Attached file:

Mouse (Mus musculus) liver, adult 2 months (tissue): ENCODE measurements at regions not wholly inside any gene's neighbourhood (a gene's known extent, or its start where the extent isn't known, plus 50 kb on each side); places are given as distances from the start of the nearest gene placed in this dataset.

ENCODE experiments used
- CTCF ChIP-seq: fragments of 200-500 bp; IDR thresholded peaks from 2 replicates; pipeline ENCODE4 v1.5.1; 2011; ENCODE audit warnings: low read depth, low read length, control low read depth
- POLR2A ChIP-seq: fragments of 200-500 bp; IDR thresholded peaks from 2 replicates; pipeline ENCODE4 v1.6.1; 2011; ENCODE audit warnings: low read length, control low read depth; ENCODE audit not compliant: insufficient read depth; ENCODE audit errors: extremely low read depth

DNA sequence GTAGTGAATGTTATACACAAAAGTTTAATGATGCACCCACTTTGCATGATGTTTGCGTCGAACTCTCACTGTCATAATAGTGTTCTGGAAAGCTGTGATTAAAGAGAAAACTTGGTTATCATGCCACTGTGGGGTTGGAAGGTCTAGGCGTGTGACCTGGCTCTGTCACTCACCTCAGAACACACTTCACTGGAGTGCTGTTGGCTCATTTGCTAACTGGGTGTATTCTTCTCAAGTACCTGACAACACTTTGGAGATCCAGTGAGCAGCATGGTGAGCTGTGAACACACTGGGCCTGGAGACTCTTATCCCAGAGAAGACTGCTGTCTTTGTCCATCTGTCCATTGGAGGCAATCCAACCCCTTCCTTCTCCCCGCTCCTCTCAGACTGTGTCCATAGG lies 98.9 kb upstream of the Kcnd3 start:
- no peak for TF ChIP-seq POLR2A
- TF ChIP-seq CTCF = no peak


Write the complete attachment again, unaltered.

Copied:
Mouse (Mus musculus) liver, adult 2 months (tissue): ENCODE measurements at regions not wholly inside any gene's neighbourhood (a gene's known extent, or its start where the extent isn't known, plus 50 kb on each side); places are given as distances from the start of the nearest gene placed in this dataset.

ENCODE experiments used
- CTCF ChIP-seq: fragments of 200-500 bp; IDR thresholded peaks from 2 replicates; pipeline ENCODE4 v1.5.1; 2011; ENCODE audit warnings: low read depth, low read length, control low read depth
- POLR2A ChIP-seq: fragments of 200-500 bp; IDR thresholded peaks from 2 replicates; pipeline ENCODE4 v1.6.1; 2011; ENCODE audit warnings: low read length, control low read depth; ENCODE audit not compliant: insufficient read depth; ENCODE audit errors: extremely low read depth

DNA sequence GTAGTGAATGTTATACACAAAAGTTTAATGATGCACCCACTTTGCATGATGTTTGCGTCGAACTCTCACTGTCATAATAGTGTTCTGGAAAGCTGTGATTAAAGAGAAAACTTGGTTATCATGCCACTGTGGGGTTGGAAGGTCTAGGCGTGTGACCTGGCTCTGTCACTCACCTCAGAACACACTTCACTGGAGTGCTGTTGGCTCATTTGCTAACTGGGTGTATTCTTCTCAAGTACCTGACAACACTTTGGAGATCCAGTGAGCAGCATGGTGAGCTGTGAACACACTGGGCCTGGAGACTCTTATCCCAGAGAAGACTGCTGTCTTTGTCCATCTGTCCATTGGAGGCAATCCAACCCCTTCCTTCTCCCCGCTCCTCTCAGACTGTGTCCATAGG lies 98.9 kb upstream of the Kcnd3 start:
- no peak for TF ChIP-seq POLR2A
- TF ChIP-seq CTCF = no peak